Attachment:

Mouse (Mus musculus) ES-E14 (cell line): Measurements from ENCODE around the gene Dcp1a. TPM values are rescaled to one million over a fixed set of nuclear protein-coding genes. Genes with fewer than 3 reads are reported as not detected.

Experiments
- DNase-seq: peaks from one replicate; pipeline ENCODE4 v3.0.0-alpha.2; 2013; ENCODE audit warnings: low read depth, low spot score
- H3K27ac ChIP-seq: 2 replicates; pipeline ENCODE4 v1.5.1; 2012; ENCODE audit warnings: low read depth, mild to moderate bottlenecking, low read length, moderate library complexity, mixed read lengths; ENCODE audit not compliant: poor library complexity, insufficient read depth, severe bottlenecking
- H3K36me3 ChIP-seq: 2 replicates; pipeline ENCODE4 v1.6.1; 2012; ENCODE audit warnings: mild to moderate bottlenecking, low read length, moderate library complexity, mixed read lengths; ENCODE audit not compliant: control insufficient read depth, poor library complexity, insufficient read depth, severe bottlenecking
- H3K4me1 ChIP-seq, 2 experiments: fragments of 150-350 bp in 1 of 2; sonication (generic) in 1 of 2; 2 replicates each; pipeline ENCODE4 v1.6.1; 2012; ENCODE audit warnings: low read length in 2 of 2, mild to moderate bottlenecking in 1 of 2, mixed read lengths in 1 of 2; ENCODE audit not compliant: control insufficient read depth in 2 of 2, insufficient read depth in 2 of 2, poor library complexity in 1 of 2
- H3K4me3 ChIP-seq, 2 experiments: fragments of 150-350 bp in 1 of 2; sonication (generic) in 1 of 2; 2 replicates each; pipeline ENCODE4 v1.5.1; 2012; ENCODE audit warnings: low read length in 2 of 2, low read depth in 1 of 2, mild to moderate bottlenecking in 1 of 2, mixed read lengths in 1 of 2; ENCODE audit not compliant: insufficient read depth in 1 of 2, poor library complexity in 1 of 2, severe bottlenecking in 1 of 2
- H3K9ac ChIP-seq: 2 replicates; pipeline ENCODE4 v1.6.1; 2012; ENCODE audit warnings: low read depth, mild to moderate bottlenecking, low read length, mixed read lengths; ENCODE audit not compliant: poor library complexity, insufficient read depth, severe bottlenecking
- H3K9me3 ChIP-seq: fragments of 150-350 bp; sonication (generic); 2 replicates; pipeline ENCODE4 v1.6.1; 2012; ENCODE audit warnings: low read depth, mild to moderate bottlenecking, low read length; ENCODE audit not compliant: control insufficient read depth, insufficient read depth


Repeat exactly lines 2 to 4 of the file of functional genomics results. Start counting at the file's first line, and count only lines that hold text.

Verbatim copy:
Experiments
- DNase-seq: peaks from one replicate; pipeline ENCODE4 v3.0.0-alpha.2; 2013; ENCODE audit warnings: low read depth, low spot score
- H3K27ac ChIP-seq: 2 replicates; pipeline ENCODE4 v1.5.1; 2012; ENCODE audit warnings: low read depth, mild to moderate bottlenecking, low read length, moderate library complexity, mixed read lengths; ENCODE audit not compliant: poor library complexity, insufficient read depth, severe bottlenecking